Page 10 |January 2019
Planning commission refocuses with new members Another group that saw nearly a 50 percent turnover in membership this year was the Taylorsville Planning Commission. New to the commission in 2018 are Kent Burggraaf, Marc McElreath and Becky Scholes. The chairmanship of the planning commission changes each year. Curt Cochran’s 2017 term in that position was expiring at the same time he was elected to the city council. He was replaced by Lynette Wendel, who was elected to the post in her fourth year on the commission. “I think 2018 was a great year for the planning commission,” Wendel said. “We worked hard to be the best-educated and best-trained commission the city has ever had.” As a part of their effort to learn more about city planning issues, Wendel and planning commission member Anna Barbieri (the longest-tenured member of the group) attended a University of Utah course on urban planning, taught by Taylorsville Community Development Director (and the city’s planning commission coordinator) Mark McGrath. Wendel and Barbieri were also the commission’s primary organizers of a joint training session with members of the Herriman Planning Commission. “I have been doing this 25 years, and this planning commission is the most dedicated and diligent I have ever seen,” McGrath said. “This group is unbelievable.” City formally endorses Unified Police Is the service provided by the Unified Police Department worth the amount of money various Salt Lake Valley cities are charged for it? In 2018, perhaps more than ever before, the answer to that question varied wildly depending on which city council you were asking. While the often-beleaguered UPD was being left behind by the likes of Herriman and Riverton, the law enforcement agency received a full-throated endorsement from the Taylorsville City Council. “The so-called ‘thin blue line’ (separating law-abiding residents from lawlessness) is getting thinner,” Council Chairman Christopherson said, as he encouraged his fellow council members to pass a resolution endorsing Unified Police. “I don’t think I really have the words to say how critical I believe this is to our citizens. Law enforcement is an honorable profession.” As the council passed the endorsement resolution, they also made it clear a property tax increase may be necessary in 2019 to fund anticipated UPD rate increases. “We are very honored they drafted and passed this resolution,” UPD Taylorsville Precinct Chief Tracy Wyant said. “It clearly displays the council’s support of our agency, which I have always felt since taking this position six years ago.” As the agency struggles to keep all of its police officer vacancies filled — particularly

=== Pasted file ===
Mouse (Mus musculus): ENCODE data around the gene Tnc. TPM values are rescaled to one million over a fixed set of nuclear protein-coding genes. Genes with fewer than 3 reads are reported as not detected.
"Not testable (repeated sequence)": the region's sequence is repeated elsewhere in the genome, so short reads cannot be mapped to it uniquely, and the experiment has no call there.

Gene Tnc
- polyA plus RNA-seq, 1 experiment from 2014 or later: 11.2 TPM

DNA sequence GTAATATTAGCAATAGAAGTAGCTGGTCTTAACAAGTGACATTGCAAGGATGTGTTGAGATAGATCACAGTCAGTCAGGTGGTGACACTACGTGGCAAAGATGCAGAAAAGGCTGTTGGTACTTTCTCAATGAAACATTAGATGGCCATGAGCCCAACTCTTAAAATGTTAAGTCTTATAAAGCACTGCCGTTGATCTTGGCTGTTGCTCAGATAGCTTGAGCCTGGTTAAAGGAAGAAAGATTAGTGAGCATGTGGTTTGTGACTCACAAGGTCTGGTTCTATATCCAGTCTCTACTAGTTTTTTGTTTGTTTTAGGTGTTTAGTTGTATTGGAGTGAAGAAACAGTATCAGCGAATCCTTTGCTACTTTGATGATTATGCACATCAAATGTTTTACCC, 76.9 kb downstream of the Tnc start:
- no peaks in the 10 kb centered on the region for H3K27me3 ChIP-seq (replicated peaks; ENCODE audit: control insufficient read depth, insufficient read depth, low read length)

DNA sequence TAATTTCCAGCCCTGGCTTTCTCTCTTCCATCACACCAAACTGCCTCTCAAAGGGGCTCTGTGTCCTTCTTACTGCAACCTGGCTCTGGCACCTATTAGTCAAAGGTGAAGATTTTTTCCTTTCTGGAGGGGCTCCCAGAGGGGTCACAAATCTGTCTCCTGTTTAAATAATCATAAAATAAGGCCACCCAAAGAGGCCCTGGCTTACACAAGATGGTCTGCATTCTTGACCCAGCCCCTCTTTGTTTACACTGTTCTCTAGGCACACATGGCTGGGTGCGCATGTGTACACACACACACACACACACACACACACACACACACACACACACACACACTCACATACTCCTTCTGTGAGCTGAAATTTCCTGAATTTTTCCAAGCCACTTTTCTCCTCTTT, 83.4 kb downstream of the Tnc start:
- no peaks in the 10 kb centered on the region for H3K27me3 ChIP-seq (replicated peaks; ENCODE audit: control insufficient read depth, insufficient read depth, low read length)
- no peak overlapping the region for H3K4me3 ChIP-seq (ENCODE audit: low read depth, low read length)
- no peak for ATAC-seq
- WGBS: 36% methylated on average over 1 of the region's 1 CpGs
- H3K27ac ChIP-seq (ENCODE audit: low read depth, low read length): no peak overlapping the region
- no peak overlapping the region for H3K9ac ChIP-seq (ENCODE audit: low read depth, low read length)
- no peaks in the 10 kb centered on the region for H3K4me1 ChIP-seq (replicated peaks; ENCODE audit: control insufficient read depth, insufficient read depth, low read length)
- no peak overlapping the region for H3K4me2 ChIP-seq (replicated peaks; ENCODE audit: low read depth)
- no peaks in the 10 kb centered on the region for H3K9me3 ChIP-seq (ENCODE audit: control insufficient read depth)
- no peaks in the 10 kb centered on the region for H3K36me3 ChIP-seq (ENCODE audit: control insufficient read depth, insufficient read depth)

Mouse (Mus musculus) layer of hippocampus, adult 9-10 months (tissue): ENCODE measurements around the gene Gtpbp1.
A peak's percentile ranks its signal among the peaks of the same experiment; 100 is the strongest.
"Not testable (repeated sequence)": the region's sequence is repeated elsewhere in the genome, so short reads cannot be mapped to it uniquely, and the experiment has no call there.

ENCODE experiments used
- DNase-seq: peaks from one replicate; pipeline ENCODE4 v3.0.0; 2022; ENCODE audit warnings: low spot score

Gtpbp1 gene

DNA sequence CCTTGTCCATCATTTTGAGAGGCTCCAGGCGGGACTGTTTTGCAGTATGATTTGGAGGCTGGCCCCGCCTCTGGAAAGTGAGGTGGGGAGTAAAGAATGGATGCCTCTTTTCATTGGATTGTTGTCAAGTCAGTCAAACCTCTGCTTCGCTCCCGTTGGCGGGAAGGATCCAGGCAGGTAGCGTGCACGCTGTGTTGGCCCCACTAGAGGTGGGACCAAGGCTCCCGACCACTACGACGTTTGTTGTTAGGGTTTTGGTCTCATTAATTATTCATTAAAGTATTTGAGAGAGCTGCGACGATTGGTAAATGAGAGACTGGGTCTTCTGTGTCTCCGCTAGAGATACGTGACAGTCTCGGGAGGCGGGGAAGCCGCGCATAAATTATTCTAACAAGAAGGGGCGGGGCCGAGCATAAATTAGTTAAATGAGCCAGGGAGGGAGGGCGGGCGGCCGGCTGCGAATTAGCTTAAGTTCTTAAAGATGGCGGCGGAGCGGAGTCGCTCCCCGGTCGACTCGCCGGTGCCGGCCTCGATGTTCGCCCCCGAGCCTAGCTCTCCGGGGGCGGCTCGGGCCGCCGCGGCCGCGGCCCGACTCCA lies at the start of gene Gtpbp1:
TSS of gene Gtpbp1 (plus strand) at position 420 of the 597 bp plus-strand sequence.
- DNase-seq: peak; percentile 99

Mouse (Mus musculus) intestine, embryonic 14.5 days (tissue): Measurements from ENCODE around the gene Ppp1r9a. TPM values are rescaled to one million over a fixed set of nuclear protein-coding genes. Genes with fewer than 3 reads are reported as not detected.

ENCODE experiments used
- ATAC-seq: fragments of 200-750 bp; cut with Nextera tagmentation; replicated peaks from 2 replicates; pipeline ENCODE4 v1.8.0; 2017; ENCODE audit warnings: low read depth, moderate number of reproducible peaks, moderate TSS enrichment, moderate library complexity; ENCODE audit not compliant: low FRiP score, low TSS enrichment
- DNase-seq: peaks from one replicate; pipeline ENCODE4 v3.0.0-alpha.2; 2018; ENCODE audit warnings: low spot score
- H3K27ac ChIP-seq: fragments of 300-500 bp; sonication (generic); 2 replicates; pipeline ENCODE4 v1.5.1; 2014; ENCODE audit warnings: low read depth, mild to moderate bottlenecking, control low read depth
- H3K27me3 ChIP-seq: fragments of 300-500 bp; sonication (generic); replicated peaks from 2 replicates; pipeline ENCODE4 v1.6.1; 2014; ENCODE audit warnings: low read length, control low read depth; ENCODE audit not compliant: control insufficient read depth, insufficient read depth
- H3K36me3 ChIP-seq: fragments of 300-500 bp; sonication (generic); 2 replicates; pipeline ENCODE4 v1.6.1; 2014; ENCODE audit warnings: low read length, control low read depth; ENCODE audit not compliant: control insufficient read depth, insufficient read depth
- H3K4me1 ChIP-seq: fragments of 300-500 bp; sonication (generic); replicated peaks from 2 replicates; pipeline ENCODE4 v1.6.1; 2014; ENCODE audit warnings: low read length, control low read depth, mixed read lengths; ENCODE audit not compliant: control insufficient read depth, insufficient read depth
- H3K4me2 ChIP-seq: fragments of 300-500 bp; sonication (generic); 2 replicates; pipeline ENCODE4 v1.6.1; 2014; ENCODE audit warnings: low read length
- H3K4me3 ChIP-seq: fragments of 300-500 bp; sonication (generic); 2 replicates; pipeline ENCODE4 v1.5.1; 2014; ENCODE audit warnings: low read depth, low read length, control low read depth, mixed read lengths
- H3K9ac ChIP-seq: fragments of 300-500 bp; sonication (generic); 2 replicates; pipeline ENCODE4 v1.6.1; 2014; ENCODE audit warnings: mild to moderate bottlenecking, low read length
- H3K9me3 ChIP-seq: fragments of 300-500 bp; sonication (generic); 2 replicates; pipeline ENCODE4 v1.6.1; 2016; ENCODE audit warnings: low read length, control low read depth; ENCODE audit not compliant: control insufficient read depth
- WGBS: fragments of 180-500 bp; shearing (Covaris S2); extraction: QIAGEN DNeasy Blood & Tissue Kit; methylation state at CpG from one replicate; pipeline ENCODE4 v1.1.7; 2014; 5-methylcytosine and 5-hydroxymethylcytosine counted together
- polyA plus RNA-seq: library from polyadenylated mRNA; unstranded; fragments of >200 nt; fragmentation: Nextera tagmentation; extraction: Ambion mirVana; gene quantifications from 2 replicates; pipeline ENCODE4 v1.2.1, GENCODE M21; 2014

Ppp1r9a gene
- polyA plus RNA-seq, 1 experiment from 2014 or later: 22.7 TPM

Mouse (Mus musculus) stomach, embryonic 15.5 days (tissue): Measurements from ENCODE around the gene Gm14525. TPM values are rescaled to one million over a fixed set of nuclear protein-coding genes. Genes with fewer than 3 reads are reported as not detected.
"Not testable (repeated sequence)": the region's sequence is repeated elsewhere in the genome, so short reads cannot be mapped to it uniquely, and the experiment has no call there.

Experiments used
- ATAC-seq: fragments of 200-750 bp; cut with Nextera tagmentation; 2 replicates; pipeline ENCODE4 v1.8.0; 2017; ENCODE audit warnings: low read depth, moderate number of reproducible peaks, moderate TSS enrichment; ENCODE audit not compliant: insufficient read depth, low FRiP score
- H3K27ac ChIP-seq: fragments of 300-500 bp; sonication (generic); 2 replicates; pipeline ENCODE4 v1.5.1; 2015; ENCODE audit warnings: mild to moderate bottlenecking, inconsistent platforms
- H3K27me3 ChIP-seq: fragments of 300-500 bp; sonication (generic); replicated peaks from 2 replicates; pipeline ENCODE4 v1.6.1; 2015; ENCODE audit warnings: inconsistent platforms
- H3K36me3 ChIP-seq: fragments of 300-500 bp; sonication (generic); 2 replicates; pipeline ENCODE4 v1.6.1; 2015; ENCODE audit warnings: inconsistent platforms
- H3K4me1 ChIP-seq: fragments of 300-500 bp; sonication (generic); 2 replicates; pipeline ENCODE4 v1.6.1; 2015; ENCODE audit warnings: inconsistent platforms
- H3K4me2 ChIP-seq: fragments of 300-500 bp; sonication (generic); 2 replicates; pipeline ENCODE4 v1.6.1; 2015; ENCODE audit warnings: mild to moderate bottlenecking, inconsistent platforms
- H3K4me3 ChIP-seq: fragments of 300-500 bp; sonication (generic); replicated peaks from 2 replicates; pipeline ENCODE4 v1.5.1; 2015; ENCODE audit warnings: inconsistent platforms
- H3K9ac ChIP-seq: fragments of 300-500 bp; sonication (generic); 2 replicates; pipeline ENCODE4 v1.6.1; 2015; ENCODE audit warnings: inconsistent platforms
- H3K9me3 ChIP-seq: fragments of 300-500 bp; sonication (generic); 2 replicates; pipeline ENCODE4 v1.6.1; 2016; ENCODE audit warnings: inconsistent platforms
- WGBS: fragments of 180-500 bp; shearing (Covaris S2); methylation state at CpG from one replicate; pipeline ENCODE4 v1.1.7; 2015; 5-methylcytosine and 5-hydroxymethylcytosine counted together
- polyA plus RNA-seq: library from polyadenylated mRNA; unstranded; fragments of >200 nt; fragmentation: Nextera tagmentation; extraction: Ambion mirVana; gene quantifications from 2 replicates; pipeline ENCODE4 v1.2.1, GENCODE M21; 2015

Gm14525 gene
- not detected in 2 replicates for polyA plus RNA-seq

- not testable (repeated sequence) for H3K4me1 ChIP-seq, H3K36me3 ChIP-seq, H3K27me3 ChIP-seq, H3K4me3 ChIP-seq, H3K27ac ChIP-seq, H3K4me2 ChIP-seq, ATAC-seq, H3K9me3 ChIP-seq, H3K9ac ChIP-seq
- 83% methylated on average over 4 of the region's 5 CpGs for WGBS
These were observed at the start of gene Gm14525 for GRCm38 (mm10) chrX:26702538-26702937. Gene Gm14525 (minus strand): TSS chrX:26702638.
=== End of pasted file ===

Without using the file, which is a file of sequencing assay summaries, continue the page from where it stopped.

Taylorsville Planning Commission members led a field trip last fall, for a tour and training session with Herriman officials. (Carl Fauver/City Journals)
Even as other cities have abandoned the Unified Police Department, Taylorsville City Council members unanimously pledged their continued support of the law enforcement agency. (Carl Fauver/City Journals)
as several other departments in the valley have boosted their wage and benefit packages — UPD also spent 2018 actively encouraging Taylorsville residents to form neighborhood watch programs. Youth council expands its focus The Taylorsville Youth Council — under the direction of advisor Kris Heineman — took on a new look this year, starting with the ambitious effort of their 2017–18 mayor, Bryn Gale. For the first time ever, the youth council endorsed a city ordinance amendment, as Gale earned city council support for a change to crack down on smoking and vaping in parking lots adjacent to city parks. “It has been illegal to smoke cigarettes and cigars in Taylorsville parks and other public areas for a long time,” the Murray High School senior said last spring. “But the ordinance did not make vaping illegal, and it also didn’t include smoking other things, such as marijuana. My ordinance amendments dealt with that.”